This project examines civil society’s response to climate change. In-depth interviews in the UK and Australia reveal a frustration with the lack of decisive political action on climate change but also new and innovative approaches to effect change at the global level. Divestment, or the withdrawal of funds and investments from ethically questionable businesses, is a new tool in the climate activist repertoire. For example, the strategy has been effective in disrupting funding to controversial mining projects such as Adani’s Carmichael mine in North Queensland. The research also examines how new forms of citizen engagement increasingly act ‘through markets’ rather than through traditional avenues of engagement with parliamentarian politics.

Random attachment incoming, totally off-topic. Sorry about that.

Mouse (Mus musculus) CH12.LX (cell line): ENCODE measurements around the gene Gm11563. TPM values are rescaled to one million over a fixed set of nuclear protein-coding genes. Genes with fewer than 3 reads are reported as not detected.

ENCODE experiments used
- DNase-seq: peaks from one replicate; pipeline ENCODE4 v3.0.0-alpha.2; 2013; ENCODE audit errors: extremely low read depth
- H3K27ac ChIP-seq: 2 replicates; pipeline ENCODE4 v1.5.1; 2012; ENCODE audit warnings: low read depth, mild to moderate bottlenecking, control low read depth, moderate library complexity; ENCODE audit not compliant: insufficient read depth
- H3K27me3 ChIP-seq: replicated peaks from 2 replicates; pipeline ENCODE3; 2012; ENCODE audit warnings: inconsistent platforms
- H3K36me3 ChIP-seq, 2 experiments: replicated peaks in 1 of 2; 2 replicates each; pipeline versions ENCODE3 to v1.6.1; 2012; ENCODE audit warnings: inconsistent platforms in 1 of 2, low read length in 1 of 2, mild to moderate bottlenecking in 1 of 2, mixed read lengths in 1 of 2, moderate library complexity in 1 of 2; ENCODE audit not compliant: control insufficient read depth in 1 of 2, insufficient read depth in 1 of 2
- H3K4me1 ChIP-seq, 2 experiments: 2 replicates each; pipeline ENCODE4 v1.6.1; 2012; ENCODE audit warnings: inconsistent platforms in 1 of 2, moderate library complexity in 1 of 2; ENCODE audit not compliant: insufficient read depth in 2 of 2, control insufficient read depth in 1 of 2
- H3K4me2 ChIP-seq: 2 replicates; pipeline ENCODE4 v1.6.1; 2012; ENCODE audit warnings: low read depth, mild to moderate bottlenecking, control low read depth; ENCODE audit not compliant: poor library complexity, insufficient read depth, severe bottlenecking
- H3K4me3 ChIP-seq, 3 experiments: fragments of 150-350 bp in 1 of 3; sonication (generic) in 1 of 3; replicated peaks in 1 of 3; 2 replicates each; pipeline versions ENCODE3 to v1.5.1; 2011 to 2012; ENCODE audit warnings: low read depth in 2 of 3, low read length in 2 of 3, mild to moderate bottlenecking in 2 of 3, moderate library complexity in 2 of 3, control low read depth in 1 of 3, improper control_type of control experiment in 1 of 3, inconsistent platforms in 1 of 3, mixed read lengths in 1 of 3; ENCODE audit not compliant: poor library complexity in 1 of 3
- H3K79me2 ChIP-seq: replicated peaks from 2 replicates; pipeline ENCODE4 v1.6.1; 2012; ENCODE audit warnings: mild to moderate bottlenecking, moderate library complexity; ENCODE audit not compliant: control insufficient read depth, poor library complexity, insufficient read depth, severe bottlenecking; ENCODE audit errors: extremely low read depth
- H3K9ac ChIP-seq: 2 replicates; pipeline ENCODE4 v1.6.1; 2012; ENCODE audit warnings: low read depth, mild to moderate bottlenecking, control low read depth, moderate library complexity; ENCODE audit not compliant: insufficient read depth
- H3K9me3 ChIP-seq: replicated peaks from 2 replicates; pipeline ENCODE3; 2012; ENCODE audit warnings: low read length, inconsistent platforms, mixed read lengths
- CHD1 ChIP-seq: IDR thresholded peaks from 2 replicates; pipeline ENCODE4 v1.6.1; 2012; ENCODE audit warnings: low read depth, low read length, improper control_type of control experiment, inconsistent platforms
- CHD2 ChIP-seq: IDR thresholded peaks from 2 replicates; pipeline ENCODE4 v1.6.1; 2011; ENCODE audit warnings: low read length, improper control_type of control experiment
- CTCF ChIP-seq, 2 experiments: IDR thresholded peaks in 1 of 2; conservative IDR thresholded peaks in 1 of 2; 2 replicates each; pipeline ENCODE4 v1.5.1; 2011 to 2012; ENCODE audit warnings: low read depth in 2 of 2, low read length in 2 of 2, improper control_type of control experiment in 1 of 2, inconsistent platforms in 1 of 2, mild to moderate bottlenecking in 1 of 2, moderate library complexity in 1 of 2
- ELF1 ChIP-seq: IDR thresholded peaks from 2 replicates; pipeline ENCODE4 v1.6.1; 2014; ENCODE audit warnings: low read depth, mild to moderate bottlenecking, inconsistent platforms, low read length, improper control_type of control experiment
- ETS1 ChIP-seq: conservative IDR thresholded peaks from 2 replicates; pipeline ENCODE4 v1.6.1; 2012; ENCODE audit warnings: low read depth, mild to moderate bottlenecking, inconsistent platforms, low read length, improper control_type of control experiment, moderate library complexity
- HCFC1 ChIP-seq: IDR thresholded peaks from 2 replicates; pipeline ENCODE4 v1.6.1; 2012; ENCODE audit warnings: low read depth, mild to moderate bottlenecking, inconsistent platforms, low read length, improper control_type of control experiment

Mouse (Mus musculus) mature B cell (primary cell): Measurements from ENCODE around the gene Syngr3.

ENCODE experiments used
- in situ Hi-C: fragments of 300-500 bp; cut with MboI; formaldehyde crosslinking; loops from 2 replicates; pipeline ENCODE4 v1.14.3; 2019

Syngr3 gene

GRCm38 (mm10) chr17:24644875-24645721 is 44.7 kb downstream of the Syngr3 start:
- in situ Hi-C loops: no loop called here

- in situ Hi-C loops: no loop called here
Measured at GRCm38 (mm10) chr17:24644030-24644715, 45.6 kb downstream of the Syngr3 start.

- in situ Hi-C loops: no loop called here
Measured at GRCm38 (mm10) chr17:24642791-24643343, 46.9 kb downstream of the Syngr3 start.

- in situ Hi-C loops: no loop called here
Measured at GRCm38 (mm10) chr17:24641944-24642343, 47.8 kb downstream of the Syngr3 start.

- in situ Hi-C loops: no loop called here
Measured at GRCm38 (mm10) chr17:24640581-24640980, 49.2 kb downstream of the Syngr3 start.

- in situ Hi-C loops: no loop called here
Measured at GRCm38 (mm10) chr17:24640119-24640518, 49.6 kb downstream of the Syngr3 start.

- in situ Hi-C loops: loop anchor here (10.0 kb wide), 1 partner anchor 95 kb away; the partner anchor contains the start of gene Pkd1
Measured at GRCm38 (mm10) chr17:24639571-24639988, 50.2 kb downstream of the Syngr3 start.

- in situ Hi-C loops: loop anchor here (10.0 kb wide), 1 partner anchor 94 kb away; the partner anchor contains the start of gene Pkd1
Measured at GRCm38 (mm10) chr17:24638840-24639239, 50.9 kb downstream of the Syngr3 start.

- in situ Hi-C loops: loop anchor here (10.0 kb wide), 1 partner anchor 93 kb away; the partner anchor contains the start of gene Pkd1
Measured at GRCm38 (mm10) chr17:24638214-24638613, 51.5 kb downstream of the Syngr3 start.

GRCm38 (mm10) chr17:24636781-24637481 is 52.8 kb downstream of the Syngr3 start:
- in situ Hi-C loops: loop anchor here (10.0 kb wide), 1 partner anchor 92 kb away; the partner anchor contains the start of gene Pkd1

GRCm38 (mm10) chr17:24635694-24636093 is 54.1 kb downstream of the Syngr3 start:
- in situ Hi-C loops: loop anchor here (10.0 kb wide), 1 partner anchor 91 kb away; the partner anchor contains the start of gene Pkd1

Other Team Members
- Mayes, Robyn, Richards, Carol, & Woods, Michael (2017) (Re)assembling neoliberal logics in the service of climate justice: Fuzziness and perverse consequences in the fossil fuel divestment assemblage. In Higgins, Vaughan & Larner, Wendy (Eds.) Assembling Neoliberalism: Expertise, Practices, Subjects. Palgrave Macmillan, New York, NY, pp. 131-149.
View on ePrints